There are two kinds of science fiction: the kind that’s really just an excuse to shoot laser guns and fly spaceships and fight exotic alien monsters, and the kind that uses imaginary advances in technology to explore the human condition. Astronaut: The Last Push, new this week on Blockbuster On Demand, fits firmly into the latter category, which got us to thinking about some of the other sci-fi movies with a little more on their mind.
Astronaut: The Last Push
When a mission to the moons of Jupiter is canceled by the accidental death of one of the two men on the vessel, the other is forced to make the three-year trip back to Earth in total solitude.
2001: A Space Odyssey
In Stanley Kubrick’s enormously celebrated 1968 film, each major advance in human evolution is accompanied by a big black monolith, so when one of them appears on Saturn and astronauts are sent to investigate it, can it really be a surprise when their ship’s computer goes crazy? (I don’t really know, I’ve never really understood this movie.)
Duncan Jones (son of David Bowie) arrived as a major Hollywood talent with the very understated story of a man living alone on a lunar colony who, after an accident, comes to realize that he may not be alone. One of the best sci-fi movies of recent years.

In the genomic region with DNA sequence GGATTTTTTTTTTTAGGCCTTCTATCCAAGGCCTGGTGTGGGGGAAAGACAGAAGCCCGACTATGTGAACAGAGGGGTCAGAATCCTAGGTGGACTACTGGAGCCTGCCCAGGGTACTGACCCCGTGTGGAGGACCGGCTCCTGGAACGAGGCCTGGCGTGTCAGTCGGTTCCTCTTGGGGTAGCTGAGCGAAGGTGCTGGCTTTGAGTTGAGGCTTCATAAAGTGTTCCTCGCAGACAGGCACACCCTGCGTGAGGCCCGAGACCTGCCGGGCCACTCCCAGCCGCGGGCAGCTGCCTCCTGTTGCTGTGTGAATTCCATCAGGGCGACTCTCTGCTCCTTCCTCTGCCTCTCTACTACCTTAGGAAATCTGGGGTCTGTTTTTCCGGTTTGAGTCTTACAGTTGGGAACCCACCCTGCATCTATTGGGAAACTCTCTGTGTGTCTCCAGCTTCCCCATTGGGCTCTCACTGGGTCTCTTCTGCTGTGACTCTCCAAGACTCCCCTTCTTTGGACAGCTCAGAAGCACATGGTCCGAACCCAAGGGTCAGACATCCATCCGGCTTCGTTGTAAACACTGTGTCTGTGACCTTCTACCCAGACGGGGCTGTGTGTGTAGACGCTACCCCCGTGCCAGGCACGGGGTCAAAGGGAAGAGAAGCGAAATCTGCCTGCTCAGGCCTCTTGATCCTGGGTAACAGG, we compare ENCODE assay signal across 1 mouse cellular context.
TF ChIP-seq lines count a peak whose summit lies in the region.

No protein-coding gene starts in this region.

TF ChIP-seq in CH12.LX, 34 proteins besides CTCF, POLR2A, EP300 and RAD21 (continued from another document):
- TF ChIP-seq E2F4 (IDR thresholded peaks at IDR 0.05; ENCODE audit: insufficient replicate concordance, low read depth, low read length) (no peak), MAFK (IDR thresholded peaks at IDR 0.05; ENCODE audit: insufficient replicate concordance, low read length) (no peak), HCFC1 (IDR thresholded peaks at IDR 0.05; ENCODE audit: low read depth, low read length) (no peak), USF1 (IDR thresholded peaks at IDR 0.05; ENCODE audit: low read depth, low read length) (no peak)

Jake Gyllenhaal takes the lead role in Duncan Jones’ inventive follow-up to Moon, as a man trying to solve and prevent the bombing of a train by somehow inhabiting the consciousnesses of various passengers for the last eight minutes before the train blows up.
One of the more complex movies of recent years concerns a man, haunted by his wife’s death, who specializes in the theft of ideas from people’s minds, hired to plant an idea within someone as an act of corporate espionage.
Before the massive success of Star Wars, George Lucas’ first sci-fi story was about a dystopian future where people are kept docile by outlawing sex, dulling the senses with drugs, and of course an android police force.
Another dystopian future has Keanu Reeves as a computer hacker who learns that “reality” is nothing but a computer simulation, and that all of humanity has been enslaved and put to use as energy sources for the machines that have taken over. Good times!
Children of Men
Twenty years since the last human child was born, Clive Owen finds a pregnant woman and tried to get her to safety in the midst of a brewing war. Directed by Alfonso Cuaron, this film was a critical smash and has everyone eagerly anticipating Cuaron’s next cerebral sci-fi picture, Gravity with Sandra Bullock and George Clooney.